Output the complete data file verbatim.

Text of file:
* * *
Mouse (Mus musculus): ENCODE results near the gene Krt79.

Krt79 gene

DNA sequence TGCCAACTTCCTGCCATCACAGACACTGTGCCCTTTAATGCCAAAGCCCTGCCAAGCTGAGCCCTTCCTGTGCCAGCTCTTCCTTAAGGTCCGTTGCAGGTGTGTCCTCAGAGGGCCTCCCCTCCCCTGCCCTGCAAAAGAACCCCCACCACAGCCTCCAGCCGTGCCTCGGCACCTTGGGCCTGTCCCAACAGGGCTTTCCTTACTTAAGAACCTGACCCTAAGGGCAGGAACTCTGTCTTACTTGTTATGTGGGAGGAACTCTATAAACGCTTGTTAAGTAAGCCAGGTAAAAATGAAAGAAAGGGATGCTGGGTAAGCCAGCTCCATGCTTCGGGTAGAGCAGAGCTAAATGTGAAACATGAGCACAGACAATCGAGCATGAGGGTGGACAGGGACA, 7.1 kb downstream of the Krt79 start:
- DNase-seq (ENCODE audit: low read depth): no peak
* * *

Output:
Mouse (Mus musculus): ENCODE results near the gene Krt79.

Krt79 gene

DNA sequence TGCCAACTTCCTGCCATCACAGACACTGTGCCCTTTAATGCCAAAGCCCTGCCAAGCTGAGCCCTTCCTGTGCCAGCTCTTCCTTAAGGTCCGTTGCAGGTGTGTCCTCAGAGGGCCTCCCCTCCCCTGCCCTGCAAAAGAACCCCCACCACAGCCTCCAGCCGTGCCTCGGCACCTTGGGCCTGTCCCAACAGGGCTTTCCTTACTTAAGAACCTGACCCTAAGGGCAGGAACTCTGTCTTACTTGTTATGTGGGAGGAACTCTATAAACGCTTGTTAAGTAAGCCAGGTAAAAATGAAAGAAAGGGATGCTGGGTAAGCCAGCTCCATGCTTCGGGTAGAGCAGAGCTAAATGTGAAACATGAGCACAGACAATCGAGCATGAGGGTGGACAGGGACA, 7.1 kb downstream of the Krt79 start:
- DNase-seq (ENCODE audit: low read depth): no peak